5 Signs You May Need Drug Rehab

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How I Knew I Needed Drug Rehab

Drug addiction is an intensely personal activity, but it affects everyone around you. When I was using every day, I felt it was my choice and no one else’s business. For the longest time, I never considered my drug use to be a particular problem. It was always just something that I did…I never thought it defined who I was.

I later learned that I was just fooling myself. Little by little and step by step, my “recreational” usage became something else. It finally became time for me to ask for help.

Here’s how I knew that I needed drug rehab. If any of this sounds familiar to you, maybe you should consider getting treatment, as well.

1. I Began Using Drugs to Cope

As I said earlier, I never had a problem with using drugs. To me, there were always fun… The way to blow off steam, a way to relax, and a way to have a good time. In my mind, it was no different than when other “normal” people like to have a few beers. Sometimes, you just need to cut loose, and to me, there was nothing wrong with partying all weekend, as long as I got to work on Monday.

Whatever you are high all weekend, it seems like nothing bothers you. All of the headaches and hassles that you have to deal with in the real world during the week simply disappear when you are able to get out of your own head. Your internal radio station is tuned to all good times, all the time.

But, finally, there came that ONE time…

My wife and I had a giant blowup, and she headed over to her mother’s to cool down. To this day, I don’t remember what the argument was about, but I can remember being furious. After she left, I was so mad that I wasn’t even seeing straight, and I knew I had to do something – anything – just to take the edge off.

It wasn’t a weekend, and I sure wasn’t celebrating, but it certainly did the trick. In no time at all, I was feeling no pain, and I wasn’t worried a bit about fighting with my wife.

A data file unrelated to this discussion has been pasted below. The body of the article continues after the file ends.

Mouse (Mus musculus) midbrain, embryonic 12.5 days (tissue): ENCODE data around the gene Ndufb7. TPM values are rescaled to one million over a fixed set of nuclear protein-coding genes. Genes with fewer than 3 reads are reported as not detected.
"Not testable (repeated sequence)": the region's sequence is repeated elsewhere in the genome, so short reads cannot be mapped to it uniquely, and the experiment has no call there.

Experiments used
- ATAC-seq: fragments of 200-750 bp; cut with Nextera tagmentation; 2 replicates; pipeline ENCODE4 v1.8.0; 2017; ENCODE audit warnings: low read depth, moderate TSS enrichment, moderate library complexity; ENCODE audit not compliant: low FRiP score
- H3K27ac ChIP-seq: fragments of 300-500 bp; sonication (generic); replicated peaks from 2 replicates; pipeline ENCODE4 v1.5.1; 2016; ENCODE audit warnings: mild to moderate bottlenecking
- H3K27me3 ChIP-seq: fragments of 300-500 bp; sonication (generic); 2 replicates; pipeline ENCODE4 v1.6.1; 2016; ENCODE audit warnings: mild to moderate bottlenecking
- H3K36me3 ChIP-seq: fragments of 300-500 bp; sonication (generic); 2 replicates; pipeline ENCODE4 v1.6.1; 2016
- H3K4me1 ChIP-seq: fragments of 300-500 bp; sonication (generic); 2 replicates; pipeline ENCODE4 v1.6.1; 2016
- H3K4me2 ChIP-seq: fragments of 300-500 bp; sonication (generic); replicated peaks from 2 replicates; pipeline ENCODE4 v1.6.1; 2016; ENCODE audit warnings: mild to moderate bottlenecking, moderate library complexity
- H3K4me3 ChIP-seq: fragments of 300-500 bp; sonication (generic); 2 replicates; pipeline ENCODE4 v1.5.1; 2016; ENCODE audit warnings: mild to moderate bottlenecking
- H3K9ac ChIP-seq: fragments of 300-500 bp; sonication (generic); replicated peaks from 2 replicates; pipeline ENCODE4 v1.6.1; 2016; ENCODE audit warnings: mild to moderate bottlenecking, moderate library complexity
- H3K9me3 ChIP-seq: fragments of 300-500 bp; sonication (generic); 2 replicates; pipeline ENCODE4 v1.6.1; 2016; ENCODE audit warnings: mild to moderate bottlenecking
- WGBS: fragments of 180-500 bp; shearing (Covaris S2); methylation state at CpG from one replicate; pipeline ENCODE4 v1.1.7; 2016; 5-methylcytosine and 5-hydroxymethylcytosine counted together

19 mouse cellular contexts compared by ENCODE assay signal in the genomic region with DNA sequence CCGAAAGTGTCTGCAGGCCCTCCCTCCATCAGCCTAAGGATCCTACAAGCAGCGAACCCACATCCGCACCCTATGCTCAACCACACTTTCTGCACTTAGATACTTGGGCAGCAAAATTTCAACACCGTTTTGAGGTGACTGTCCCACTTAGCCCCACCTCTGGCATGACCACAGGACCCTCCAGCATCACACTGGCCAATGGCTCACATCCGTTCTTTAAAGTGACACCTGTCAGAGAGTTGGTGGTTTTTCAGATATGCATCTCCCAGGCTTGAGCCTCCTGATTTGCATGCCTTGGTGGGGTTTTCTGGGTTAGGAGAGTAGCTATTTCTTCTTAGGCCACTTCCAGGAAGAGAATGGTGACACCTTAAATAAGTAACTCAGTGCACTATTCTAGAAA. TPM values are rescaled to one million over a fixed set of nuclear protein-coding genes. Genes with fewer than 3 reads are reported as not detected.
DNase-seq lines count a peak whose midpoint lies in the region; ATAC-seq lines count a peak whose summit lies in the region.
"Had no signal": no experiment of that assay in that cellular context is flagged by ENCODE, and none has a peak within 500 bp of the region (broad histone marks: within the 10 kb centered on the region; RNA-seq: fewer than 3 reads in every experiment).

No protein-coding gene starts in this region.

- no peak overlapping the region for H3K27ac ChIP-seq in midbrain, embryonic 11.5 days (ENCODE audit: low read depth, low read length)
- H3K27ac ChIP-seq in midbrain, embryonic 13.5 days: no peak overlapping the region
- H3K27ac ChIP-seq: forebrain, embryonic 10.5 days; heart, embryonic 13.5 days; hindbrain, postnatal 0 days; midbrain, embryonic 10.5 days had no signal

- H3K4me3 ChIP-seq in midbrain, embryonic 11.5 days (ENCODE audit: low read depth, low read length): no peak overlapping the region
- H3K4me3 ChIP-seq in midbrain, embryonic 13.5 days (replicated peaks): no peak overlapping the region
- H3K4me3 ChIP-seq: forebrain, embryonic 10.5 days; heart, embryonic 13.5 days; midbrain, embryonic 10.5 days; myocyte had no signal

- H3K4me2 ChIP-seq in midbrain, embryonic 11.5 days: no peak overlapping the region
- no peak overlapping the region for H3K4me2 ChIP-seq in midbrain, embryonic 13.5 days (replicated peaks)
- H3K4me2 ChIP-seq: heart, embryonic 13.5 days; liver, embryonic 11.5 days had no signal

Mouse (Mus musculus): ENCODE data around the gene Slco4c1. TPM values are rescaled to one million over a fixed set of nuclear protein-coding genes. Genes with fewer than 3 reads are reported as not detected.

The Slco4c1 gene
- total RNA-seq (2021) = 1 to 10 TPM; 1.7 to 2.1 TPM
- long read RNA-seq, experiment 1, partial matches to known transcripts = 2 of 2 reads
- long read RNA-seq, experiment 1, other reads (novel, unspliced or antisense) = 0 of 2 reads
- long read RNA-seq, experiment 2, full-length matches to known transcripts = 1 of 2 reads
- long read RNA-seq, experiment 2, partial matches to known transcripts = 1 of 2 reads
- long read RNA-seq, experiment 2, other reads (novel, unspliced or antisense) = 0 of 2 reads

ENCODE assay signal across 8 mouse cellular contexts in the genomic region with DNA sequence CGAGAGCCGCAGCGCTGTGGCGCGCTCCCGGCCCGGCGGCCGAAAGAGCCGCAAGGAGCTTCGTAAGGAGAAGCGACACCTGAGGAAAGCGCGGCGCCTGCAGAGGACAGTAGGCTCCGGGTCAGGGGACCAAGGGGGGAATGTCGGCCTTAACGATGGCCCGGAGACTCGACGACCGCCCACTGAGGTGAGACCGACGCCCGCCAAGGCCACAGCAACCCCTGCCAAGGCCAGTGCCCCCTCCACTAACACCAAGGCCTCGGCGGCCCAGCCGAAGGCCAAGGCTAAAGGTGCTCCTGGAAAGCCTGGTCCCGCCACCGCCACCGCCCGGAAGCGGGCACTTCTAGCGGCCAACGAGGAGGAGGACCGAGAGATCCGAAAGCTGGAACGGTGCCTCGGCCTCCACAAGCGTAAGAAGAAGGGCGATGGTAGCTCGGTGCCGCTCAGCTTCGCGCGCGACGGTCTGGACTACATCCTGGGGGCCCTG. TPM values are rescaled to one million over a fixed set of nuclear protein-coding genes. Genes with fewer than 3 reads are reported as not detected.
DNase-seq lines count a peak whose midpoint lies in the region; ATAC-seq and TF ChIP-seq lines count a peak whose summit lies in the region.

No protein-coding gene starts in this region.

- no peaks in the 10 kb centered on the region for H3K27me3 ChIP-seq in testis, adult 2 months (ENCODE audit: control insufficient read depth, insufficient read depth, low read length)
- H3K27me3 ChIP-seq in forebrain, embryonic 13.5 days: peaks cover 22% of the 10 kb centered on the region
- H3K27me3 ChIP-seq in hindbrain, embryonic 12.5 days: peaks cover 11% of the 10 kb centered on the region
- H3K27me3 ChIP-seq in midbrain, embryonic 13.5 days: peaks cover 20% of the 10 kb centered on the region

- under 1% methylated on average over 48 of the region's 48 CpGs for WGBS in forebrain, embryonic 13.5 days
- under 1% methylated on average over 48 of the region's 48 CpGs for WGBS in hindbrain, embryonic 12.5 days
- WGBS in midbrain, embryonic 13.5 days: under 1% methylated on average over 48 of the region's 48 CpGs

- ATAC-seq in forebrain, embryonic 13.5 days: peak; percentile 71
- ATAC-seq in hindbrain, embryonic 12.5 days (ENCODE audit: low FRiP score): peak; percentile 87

Doing it once gave me permission to do it anytime I wanted. Another fight with the wife? Hard day at work? Death in the family? I always had something I could turn to that would make those bad feelings go away.

It was amazing how many different reasons that there were to “cope”.

2. I Began Hiding My Drug Use

Honestly, this should have been the sign that I needed.

Although my wife didn’t normally partake, she usually didn’t begrudge me my little bit of fun. As long as I was taking care of business, it was okay for me to party.

But when I started using my drugs as a means to cope, I had a funny feeling that maybe she wouldn’t be quite as understanding as she normally was.

So, to head off any potential arguments, I kept my “coping” to myself.

I spent more and more time in the garage working on my “projects”. The funny thing is – I never seemed to get much accomplished. And for the longest time, it did the trick. For months, she was none the wiser.

3. I Started Having Problems

A dam usually starts springing leaks before it breaks altogether, and that’s how it was with me.

It started with me calling in to work a couple times, because I was still coming down from the night before. I knew that I was in no shape to work, and I figured that it would save a lot of questions if I just pretended to be sick.

Then I started blowing off family obligations and other responsibilities.

My wife and I started going out less. I begged off attending her niece’s graduation, and when she went by herself, it was just more time for me. When she came home that evening and I was high, we had a fight, and I got the cold shoulder for a week.

The missed worked shifts started piling up, and that meant less money. That meant more fights with my wife. I received written warnings, and when my wife found out, it led to more fights.

4. People Started Talking

I said before that I used to party, but I always took care of business when the weekend was over. That wasn’t happening anymore. If I had been paying attention, I would have seen the signs and heard the whispers, but by this time, my attention had been solely focused on my needs for quite a while.